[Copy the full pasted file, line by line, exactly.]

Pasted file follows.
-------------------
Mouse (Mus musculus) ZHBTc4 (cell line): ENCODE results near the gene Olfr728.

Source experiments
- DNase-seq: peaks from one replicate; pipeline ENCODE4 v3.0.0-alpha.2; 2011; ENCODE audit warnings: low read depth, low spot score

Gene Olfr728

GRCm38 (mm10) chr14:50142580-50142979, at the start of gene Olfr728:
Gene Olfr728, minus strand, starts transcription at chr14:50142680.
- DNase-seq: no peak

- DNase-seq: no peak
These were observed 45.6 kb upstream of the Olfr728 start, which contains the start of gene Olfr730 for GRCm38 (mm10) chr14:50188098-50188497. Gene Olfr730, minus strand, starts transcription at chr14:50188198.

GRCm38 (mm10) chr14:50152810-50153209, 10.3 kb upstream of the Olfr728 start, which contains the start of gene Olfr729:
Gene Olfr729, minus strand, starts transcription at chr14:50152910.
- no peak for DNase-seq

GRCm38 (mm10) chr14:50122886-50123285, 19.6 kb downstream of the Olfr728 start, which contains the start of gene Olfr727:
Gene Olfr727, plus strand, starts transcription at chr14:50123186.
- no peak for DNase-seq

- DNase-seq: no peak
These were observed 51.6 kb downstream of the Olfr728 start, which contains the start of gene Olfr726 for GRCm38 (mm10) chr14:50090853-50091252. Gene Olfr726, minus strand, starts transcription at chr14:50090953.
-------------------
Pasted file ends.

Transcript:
Mouse (Mus musculus) ZHBTc4 (cell line): ENCODE results near the gene Olfr728.

Source experiments
- DNase-seq: peaks from one replicate; pipeline ENCODE4 v3.0.0-alpha.2; 2011; ENCODE audit warnings: low read depth, low spot score

Gene Olfr728

GRCm38 (mm10) chr14:50142580-50142979, at the start of gene Olfr728:
Gene Olfr728, minus strand, starts transcription at chr14:50142680.
- DNase-seq: no peak

- DNase-seq: no peak
These were observed 45.6 kb upstream of the Olfr728 start, which contains the start of gene Olfr730 for GRCm38 (mm10) chr14:50188098-50188497. Gene Olfr730, minus strand, starts transcription at chr14:50188198.

GRCm38 (mm10) chr14:50152810-50153209, 10.3 kb upstream of the Olfr728 start, which contains the start of gene Olfr729:
Gene Olfr729, minus strand, starts transcription at chr14:50152910.
- no peak for DNase-seq

GRCm38 (mm10) chr14:50122886-50123285, 19.6 kb downstream of the Olfr728 start, which contains the start of gene Olfr727:
Gene Olfr727, plus strand, starts transcription at chr14:50123186.
- no peak for DNase-seq

- DNase-seq: no peak
These were observed 51.6 kb downstream of the Olfr728 start, which contains the start of gene Olfr726 for GRCm38 (mm10) chr14:50090853-50091252. Gene Olfr726, minus strand, starts transcription at chr14:50090953.